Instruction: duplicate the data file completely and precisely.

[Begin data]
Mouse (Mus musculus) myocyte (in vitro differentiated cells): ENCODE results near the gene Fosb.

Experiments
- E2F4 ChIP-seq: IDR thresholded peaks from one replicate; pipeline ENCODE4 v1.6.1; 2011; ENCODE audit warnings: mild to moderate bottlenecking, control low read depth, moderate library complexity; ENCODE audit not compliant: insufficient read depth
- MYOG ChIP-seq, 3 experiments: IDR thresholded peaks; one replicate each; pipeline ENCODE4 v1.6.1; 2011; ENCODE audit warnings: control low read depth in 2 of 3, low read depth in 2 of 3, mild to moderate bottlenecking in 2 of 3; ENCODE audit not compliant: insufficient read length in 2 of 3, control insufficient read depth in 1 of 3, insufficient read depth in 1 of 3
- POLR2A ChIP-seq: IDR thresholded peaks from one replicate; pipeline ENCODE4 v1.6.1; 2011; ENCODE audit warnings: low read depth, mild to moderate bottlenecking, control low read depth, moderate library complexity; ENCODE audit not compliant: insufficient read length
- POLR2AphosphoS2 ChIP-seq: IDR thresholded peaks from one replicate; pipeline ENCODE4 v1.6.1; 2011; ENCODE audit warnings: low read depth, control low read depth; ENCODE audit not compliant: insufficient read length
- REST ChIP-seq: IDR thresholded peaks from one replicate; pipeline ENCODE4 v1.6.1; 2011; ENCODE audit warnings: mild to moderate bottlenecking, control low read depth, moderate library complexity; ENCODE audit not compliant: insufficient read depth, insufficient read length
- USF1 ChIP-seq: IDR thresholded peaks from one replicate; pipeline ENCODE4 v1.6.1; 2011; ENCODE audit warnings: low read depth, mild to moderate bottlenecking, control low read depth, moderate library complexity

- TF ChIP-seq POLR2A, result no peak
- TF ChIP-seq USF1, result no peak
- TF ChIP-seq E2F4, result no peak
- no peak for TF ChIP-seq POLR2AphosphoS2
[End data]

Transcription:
Mouse (Mus musculus) myocyte (in vitro differentiated cells): ENCODE results near the gene Fosb.

Experiments
- E2F4 ChIP-seq: IDR thresholded peaks from one replicate; pipeline ENCODE4 v1.6.1; 2011; ENCODE audit warnings: mild to moderate bottlenecking, control low read depth, moderate library complexity; ENCODE audit not compliant: insufficient read depth
- MYOG ChIP-seq, 3 experiments: IDR thresholded peaks; one replicate each; pipeline ENCODE4 v1.6.1; 2011; ENCODE audit warnings: control low read depth in 2 of 3, low read depth in 2 of 3, mild to moderate bottlenecking in 2 of 3; ENCODE audit not compliant: insufficient read length in 2 of 3, control insufficient read depth in 1 of 3, insufficient read depth in 1 of 3
- POLR2A ChIP-seq: IDR thresholded peaks from one replicate; pipeline ENCODE4 v1.6.1; 2011; ENCODE audit warnings: low read depth, mild to moderate bottlenecking, control low read depth, moderate library complexity; ENCODE audit not compliant: insufficient read length
- POLR2AphosphoS2 ChIP-seq: IDR thresholded peaks from one replicate; pipeline ENCODE4 v1.6.1; 2011; ENCODE audit warnings: low read depth, control low read depth; ENCODE audit not compliant: insufficient read length
- REST ChIP-seq: IDR thresholded peaks from one replicate; pipeline ENCODE4 v1.6.1; 2011; ENCODE audit warnings: mild to moderate bottlenecking, control low read depth, moderate library complexity; ENCODE audit not compliant: insufficient read depth, insufficient read length
- USF1 ChIP-seq: IDR thresholded peaks from one replicate; pipeline ENCODE4 v1.6.1; 2011; ENCODE audit warnings: low read depth, mild to moderate bottlenecking, control low read depth, moderate library complexity

- TF ChIP-seq POLR2A, result no peak
- TF ChIP-seq USF1, result no peak
- TF ChIP-seq E2F4, result no peak
- no peak for TF ChIP-seq POLR2AphosphoS2